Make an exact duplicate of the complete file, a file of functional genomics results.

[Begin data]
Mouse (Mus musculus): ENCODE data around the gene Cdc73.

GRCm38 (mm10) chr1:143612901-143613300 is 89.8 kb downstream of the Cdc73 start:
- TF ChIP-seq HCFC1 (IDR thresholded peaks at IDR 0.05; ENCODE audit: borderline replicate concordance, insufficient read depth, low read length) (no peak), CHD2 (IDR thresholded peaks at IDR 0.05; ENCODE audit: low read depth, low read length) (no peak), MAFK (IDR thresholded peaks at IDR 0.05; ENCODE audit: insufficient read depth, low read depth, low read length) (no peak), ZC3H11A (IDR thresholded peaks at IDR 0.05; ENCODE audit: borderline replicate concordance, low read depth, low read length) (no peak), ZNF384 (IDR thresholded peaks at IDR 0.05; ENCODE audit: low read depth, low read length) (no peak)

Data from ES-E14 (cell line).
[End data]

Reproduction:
Mouse (Mus musculus): ENCODE data around the gene Cdc73.

GRCm38 (mm10) chr1:143612901-143613300 is 89.8 kb downstream of the Cdc73 start:
- TF ChIP-seq HCFC1 (IDR thresholded peaks at IDR 0.05; ENCODE audit: borderline replicate concordance, insufficient read depth, low read length) (no peak), CHD2 (IDR thresholded peaks at IDR 0.05; ENCODE audit: low read depth, low read length) (no peak), MAFK (IDR thresholded peaks at IDR 0.05; ENCODE audit: insufficient read depth, low read depth, low read length) (no peak), ZC3H11A (IDR thresholded peaks at IDR 0.05; ENCODE audit: borderline replicate concordance, low read depth, low read length) (no peak), ZNF384 (IDR thresholded peaks at IDR 0.05; ENCODE audit: low read depth, low read length) (no peak)

Data from ES-E14 (cell line).